Second, even in terms of losses, material losses that is, the allies lost almost as if not more than the Russians in those days.
 
Al-Jassas


I am having trouble finding any legitimacy to your claims, especially this last one.
Here are my sources. Would you be kind enough to share yours?
I would ask the same of Sparten, if he would honor me. That is likely the easiest and most logical way to solve our discrepancies.

If legitimate sources I have not yet researched are responsible for our difference of opinion,  I'd be very humbled and happy to look at them. I am always seeking to learn, which is why I joined here. If I am ignorant to something, by all means, gentlemen - please offer resources for me to see for myself.
Here are my official sources on the material directly in contest. I will share others for all my other claims as well, upon request, though it will be a rather long post.

*
'Militargeshichtlitches Forschungsamt' (German Research Institute for Military History)
Among which:
'Germany and the Second World War' - Potsdam, Deutsche Verlags-Anstalt GmbH, Stuttgart (German)
Vol. IV 'The Attack on the Soviet Union' - Horst Boog, Jurgen Forster, Joachim Hoffman, Ernst Kink, Rolf-Dieter Muller, and Gerd R. Ueberschar - DVAG, 1996
Vol. VI 'The Global War' - Horst Boog, Werner Rahn, Richard Stumpf, and Bernd Wegner - DVAG and OUP, 2001
*

'Panzer Leader' - Heinz Guerdian (translated) - Ballantine, New York, 1965

'Verlorene Siege' (Lost Victories) , Field Marshal Erich von Manstein (translated) - Anthony Powell, 1958

'Absolute War' - Christopher D. Bellamy -  London, 2007

'Hitler's Bandit Hunters: The SS and Nazi Occupation of Europe' - Prof. Philip W. Blood - Washington, 2006

~Center of US Military History~
'Stalingrad to Berlin: The German Defeat in the East' - Earl F. Ziemke, US Army, Washington DC, 1987
'Moscow to Stalingrad: Decision in the East' - Earl F. Ziemke, US Army, Washington DC, 1987
~

'Bandenbekampfung: Nazi Ocupation Security in Eastern Europe and Soviet Russia' - Prof. Philip Warren Blood - Cranfield University, 2003

'Kursk: Sixty Years On' - Karl-Heinz Frieser, Pavel Kulikov, Chistopher Bellamy, Geoffrey Vesey-Holt, and John Hughes-Wilson - RUSI Journal, Vol. 148, No. 5 - 2003

Naturally, there are many resources by Glantz and Orenstein - among which for this topic -
'Forgotten Battles of the Soviet-German War', Journal of Soviet Military Studies, Vol. 8, No. 4, 1995 (Rzhev - Sychevca)

'Soviet and German Loss Rates During the Great Patriotic War. The Price of Victory' - Fritz Stoeckli - JSMS, Vol.3, No.4, 1990

'Spies, ciphers,and "Zitadelle". Intelligence and The Battle of Kursk' - Timothy P. Milligan - Journal of Contemporary History, Vol. 22, No. 2, 1987

'The Halder Diaries' (Kriegstachbuch) (translated) 1939 - 1942 - Franz Halder, Colorado, 1975

**I'll have to dig up the serial numbers from OKH and OKW Command official archives, but will happily do so as promised if others are interested. Some of them can be found in the sources I mentioned as well. Especially Halder's Diaries and Guerdian's publications, which detailed much about the SS, let alone Nazi life on the Eastern, and Western fronts.**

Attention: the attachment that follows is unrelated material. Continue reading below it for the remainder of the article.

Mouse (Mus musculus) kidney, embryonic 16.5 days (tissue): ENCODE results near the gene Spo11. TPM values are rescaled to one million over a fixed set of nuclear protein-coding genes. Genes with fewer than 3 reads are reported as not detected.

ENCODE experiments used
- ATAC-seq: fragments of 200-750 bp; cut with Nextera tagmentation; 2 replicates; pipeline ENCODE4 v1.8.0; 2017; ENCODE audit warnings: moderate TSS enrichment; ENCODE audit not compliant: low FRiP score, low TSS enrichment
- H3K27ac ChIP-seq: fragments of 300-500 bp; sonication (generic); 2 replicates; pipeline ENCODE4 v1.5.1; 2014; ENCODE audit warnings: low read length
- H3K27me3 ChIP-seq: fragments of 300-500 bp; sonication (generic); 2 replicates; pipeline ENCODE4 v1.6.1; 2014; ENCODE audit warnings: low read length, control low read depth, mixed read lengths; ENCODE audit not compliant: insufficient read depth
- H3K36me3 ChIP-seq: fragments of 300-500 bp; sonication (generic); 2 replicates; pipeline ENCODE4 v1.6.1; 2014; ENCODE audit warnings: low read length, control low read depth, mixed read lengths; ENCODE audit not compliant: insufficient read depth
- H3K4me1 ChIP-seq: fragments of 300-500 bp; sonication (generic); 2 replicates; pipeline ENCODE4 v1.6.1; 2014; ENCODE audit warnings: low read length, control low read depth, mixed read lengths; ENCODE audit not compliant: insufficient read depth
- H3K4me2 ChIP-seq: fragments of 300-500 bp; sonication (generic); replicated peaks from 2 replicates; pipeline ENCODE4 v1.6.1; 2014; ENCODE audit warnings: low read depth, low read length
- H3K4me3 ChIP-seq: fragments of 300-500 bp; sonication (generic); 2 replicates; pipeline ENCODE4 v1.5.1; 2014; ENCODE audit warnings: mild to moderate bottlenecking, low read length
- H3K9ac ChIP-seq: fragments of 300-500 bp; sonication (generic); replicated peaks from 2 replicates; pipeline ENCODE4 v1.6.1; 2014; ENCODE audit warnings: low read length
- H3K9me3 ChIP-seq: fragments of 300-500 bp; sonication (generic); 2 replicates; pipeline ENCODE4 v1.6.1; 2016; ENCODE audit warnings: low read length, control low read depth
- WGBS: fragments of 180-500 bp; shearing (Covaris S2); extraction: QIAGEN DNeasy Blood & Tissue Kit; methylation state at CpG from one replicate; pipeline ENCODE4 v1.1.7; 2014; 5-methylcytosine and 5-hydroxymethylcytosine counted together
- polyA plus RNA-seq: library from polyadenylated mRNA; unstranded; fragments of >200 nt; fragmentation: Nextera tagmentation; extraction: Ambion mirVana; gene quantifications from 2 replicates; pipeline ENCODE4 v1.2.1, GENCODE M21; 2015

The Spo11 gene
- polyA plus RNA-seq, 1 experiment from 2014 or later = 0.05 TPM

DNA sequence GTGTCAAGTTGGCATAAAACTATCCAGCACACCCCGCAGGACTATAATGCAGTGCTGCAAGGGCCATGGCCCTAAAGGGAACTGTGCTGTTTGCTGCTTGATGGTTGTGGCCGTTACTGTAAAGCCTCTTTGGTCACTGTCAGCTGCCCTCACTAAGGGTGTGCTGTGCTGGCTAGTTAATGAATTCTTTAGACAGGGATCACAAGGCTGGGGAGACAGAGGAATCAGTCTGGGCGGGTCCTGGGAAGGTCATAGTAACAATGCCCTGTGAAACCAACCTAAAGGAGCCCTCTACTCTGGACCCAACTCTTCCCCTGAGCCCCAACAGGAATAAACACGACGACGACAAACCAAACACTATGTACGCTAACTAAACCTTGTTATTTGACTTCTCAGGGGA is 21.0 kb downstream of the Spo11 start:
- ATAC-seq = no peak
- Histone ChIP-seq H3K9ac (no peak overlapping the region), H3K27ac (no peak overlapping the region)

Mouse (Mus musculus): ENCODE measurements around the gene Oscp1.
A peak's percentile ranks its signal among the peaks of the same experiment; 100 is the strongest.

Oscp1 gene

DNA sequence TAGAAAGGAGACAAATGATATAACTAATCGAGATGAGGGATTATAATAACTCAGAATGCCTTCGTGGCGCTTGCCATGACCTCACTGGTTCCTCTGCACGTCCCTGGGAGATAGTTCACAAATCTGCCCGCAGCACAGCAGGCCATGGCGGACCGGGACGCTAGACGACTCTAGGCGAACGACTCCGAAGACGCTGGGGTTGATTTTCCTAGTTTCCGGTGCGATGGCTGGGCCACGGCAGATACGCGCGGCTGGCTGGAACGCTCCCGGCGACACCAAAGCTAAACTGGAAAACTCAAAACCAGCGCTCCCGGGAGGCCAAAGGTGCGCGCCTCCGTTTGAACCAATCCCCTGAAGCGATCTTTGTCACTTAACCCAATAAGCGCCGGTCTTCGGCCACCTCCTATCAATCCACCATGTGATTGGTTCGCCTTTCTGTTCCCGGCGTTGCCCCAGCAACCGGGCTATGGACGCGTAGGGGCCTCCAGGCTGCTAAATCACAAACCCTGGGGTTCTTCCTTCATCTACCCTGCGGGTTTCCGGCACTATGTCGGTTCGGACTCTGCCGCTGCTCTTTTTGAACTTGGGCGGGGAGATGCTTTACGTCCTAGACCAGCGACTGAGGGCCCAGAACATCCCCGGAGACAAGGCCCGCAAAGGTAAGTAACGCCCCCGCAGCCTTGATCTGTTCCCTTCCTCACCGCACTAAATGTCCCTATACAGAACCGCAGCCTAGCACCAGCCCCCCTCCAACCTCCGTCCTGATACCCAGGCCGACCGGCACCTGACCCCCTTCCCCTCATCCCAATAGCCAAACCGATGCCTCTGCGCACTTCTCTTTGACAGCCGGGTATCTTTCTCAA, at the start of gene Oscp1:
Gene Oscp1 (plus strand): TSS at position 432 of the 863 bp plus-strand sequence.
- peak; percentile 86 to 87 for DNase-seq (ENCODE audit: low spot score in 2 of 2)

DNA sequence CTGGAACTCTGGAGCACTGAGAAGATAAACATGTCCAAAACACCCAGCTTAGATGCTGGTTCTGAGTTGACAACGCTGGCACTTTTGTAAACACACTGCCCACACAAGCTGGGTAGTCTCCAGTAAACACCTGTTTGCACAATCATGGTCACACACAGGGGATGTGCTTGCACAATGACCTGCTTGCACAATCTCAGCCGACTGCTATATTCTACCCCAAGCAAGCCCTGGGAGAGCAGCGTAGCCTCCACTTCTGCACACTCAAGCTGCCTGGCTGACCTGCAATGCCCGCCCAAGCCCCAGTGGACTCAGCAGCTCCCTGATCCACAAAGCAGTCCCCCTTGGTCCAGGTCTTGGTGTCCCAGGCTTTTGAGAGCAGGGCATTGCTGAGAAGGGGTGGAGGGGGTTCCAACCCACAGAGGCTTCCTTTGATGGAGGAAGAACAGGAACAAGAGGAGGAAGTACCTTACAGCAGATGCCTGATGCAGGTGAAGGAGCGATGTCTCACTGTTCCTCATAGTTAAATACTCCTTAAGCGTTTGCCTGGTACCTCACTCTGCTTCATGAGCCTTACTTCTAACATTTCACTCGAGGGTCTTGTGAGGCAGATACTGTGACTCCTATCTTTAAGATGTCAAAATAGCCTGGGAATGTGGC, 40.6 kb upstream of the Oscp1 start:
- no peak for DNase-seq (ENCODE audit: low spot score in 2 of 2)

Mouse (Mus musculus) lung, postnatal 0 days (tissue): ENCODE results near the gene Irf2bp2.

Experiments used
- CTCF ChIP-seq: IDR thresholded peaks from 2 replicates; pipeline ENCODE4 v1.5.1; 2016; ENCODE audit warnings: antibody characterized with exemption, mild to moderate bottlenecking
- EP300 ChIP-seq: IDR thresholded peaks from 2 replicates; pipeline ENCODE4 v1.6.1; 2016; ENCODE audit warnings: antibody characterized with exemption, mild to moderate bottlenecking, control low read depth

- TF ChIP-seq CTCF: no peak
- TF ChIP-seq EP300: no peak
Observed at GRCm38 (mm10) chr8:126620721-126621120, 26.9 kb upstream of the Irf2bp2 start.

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Post Options Post Options   Thanks (0) Thanks(0)   Quote Sarmat Quote  Post ReplyReply Direct Link To This Post Posted: 29 Jun 2009 at 01:33
Originally posted by Sparten Sparten wrote:

Bagaration was 800,000 germans vs about 2 million soviets. The German Armies in France were about 1.2 million, though not all were committed to Normandy, First Army was in the south of France; circa 250, 000 men. And another 12 or so divisions in reserve, another 300,000.

One of Russian sources gives the following statistics of the military personnel ratio for operation "Bagration."
 
 
Советские войска Soviet troops Немецкие войска German troops
Личный состав, тыс. чел. Personnel, thousands of people. 2400 2400 1200 1200


Edited by Sarmat - 29 Jun 2009 at 01:46
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Post Options Post Options   Thanks (0) Thanks(0)   Quote Sarmat Quote  Post ReplyReply Direct Link To This Post Posted: 29 Jun 2009 at 01:37
Originally posted by drgonzaga drgonzaga wrote:

In passing, I noted all of the talk on German dismemberment and the primary role of the old Soviet Union in promoting the destruction of the German people and the fashioning of new frontiers. Funny, but nowhere did anyone utter the words "Morgenthau Plan", nor did any take note that as early as the Atlantic Charter, the Allies envisioned the removal of problematic Germanic populations in Europe. Here is an interesting on-line essay that should stoke discussion:
 
Dear drgonzaga, in fact, both pikeshot1600 and me touched that issue in our discussion.
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Post Options Post Options   Thanks (0) Thanks(0)   Quote WolfHound85 Quote  Post ReplyReply Direct Link To This Post Posted: 29 Jun 2009 at 02:22
Thats interesting but how reliable are Soviet sources on their own battles?
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Originally posted by WolfHound85 WolfHound85 wrote: